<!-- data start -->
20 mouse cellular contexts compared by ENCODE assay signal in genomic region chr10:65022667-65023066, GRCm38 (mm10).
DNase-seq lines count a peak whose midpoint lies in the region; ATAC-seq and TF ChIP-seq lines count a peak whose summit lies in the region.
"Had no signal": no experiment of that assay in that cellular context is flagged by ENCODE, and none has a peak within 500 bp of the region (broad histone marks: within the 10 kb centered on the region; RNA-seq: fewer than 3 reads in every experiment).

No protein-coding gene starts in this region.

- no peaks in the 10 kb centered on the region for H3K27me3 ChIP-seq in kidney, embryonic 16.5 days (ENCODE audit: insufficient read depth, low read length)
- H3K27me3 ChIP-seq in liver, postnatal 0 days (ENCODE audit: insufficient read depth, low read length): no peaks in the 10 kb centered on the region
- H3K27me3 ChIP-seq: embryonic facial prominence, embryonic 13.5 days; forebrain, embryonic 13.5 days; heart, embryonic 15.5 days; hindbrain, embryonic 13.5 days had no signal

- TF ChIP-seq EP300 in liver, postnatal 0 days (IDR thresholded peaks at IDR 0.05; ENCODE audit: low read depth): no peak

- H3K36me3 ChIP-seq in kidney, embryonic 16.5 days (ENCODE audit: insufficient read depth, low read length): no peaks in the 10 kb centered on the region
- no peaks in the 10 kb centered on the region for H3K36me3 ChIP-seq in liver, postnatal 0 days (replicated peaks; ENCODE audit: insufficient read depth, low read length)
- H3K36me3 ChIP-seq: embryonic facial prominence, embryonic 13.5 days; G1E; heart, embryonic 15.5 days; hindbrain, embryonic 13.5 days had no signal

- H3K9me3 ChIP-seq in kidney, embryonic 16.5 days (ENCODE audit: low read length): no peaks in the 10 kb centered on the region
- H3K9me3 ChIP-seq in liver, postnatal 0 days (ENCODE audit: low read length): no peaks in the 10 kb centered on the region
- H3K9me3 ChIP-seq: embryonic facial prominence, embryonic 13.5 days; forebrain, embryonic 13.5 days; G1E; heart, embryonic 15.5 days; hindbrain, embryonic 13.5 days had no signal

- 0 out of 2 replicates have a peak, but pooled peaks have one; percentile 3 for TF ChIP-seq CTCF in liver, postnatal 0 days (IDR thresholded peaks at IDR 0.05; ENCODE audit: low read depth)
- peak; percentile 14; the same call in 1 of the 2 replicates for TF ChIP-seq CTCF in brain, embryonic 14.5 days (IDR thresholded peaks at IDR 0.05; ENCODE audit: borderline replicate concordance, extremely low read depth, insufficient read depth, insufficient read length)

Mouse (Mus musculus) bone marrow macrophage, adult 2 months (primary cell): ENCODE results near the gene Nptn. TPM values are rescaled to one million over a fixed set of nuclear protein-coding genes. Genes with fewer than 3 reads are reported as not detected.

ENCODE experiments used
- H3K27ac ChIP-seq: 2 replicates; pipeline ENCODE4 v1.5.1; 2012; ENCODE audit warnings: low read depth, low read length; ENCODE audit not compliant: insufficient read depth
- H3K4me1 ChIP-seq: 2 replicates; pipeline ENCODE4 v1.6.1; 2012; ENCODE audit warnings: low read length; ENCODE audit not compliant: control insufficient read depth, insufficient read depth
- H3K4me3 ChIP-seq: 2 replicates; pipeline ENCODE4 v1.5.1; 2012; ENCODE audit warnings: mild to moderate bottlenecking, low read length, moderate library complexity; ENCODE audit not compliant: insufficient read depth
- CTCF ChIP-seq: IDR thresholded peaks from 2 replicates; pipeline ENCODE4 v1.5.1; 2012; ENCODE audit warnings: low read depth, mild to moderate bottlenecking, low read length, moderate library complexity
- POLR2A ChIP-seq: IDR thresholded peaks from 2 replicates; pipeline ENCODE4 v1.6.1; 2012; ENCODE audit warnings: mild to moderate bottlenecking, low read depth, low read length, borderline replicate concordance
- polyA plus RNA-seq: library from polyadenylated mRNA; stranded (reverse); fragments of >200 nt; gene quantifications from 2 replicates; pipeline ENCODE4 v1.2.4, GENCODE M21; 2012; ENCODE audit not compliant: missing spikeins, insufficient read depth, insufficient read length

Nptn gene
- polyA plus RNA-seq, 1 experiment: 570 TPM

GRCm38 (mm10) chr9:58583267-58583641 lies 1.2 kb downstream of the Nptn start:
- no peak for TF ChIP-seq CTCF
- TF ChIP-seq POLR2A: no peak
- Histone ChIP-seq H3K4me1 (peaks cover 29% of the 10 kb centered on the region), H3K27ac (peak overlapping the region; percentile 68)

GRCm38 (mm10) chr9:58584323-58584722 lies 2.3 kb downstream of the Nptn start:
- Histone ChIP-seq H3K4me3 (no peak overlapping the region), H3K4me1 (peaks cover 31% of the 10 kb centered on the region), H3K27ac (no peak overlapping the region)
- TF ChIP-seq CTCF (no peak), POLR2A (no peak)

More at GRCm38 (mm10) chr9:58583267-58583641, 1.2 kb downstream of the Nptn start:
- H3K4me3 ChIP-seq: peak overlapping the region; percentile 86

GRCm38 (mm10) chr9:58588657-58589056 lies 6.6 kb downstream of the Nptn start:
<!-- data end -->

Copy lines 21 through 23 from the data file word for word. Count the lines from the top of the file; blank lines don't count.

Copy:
- H3K4me3 ChIP-seq: 2 replicates; pipeline ENCODE4 v1.5.1; 2012; ENCODE audit warnings: mild to moderate bottlenecking, low read length, moderate library complexity; ENCODE audit not compliant: insufficient read depth
- CTCF ChIP-seq: IDR thresholded peaks from 2 replicates; pipeline ENCODE4 v1.5.1; 2012; ENCODE audit warnings: low read depth, mild to moderate bottlenecking, low read length, moderate library complexity
- POLR2A ChIP-seq: IDR thresholded peaks from 2 replicates; pipeline ENCODE4 v1.6.1; 2012; ENCODE audit warnings: mild to moderate bottlenecking, low read depth, low read length, borderline replicate concordance